Journal of AIDS and HIV Research
Volume 7, Issue 5
HIV treatment has been greatly impacted by transmitted resistance to antiretrovirals (ARV). Several studies have documented resistance in naïve individuals and estimates of transmitted drug resistance mutations range from <5% to as high as 25%. Washington, D.C. has one of the highest human immunodeficiency virus (HIV) prevalence rates in the United States (3.2% in 2009), but local data regarding the frequency of major mutations and antiretroviral (ARV) resistance has been limited. Medical records of HIV positive, ARV-naïve adults at two facilities in Washington, D.C., The George Washington University Medical Center and the Veterans Affairs Medical Center, were retrospectively analyzed in subjects who had genotypic resistance testing from 2007 to 2010. Of 407 ARV-naïve patients, at least one transmitted drug resistance mutation was detected in 17% of our patients, with non-nucleoside reverse transcriptase (NNRTI) mutations observed in 15%. Among patients with at least one reverse transcriptase (RT) or major protease region (Pr) resistance mutation, 85% had resistance against a single ARV class. Dual and triple class resistance mutations were seen in 8 patients (2%) and 3 patients (0.7%), respectively. Most of the multiple class resistance was seen in 2010. A gradual increase in NNRTI resistance was noted during 2008 to 2010. Our prevalence of transmitted RT, major Pr mutations (17.4%) and ARV resistance (8.6%) were high but similar to rates reported by others within the United States. Given the high HIV prevalence in the District of Columbia, this has important implications for treatment of these ARV-naïve patients.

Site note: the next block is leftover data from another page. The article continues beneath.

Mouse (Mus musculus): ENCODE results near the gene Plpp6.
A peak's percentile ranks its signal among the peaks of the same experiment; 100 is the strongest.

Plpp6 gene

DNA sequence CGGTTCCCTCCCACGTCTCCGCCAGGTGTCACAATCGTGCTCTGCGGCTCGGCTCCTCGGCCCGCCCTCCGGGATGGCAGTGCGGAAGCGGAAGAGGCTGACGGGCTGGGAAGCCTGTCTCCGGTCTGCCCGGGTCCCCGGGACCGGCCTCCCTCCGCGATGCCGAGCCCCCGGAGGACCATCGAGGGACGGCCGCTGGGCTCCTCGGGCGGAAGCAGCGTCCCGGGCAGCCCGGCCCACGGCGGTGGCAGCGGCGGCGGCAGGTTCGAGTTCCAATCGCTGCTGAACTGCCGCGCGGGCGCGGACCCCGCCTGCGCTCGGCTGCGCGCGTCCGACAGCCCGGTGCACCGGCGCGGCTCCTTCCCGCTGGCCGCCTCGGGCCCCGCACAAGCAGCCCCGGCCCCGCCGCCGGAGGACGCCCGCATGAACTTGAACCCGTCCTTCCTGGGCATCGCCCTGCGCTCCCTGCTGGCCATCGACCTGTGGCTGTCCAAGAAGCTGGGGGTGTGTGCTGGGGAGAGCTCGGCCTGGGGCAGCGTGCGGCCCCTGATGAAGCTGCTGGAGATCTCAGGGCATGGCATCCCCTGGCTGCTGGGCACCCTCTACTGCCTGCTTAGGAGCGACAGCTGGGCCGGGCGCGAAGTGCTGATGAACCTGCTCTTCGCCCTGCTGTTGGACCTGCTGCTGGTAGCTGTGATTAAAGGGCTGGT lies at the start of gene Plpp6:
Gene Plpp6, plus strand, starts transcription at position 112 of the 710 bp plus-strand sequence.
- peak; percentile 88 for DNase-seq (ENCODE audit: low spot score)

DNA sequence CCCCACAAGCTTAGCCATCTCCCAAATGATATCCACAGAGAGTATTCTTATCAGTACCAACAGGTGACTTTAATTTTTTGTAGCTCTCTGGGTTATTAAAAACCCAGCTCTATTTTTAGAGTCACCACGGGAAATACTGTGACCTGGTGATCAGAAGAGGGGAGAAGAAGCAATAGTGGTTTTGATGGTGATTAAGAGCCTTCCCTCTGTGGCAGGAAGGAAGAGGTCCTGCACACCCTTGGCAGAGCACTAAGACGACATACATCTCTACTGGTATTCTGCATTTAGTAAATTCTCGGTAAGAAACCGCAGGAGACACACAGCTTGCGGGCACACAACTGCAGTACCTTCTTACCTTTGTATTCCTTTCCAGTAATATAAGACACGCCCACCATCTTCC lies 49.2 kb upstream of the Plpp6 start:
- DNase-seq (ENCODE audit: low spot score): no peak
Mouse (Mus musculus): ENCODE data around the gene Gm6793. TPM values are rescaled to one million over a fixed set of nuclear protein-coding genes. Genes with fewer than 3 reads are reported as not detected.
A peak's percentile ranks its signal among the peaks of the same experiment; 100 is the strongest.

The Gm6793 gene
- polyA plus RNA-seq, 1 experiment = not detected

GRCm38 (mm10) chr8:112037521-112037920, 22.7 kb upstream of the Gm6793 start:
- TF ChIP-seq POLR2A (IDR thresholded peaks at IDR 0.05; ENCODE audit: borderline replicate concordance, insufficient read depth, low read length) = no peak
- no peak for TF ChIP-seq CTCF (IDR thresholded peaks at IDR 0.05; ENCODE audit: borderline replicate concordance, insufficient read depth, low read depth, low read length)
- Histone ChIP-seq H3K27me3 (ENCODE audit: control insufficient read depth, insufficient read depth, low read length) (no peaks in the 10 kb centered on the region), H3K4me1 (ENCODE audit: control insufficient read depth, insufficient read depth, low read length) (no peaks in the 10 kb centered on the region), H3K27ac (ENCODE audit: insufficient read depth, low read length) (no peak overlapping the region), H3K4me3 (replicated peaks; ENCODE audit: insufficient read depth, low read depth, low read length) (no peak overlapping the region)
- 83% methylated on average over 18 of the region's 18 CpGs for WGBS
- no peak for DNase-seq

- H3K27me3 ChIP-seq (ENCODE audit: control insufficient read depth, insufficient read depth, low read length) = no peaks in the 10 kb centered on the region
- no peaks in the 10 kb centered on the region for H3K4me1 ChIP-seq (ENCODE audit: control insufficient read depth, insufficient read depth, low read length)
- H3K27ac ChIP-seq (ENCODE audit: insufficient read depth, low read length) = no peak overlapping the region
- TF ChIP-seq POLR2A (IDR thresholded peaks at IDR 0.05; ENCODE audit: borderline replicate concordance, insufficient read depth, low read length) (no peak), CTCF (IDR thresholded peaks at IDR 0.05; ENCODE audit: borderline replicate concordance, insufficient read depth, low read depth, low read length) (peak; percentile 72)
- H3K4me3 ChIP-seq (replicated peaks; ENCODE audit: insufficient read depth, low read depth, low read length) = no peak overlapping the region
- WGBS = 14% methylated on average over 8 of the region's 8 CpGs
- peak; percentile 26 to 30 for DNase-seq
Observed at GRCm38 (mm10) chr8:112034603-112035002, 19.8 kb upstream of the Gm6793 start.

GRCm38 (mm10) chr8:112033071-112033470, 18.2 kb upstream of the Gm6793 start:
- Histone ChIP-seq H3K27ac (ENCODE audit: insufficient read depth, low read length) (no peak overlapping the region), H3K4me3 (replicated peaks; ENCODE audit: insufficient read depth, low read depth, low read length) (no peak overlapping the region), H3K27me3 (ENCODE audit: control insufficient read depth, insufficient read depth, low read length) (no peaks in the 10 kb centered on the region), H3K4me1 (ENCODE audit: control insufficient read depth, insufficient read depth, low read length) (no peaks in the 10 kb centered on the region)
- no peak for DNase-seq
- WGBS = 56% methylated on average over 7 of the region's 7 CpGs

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Swierzbinski, M. J., Kan, V. L., & Parenti, D. M. (2015). Human immunodeficiency virus (HIV) in Washington, D.C.: Prevalence of antiretroviral resistance in treatment naïve patients from 2007 to 2010. Journal of AIDS and HIV Research, 7(5), 49-54.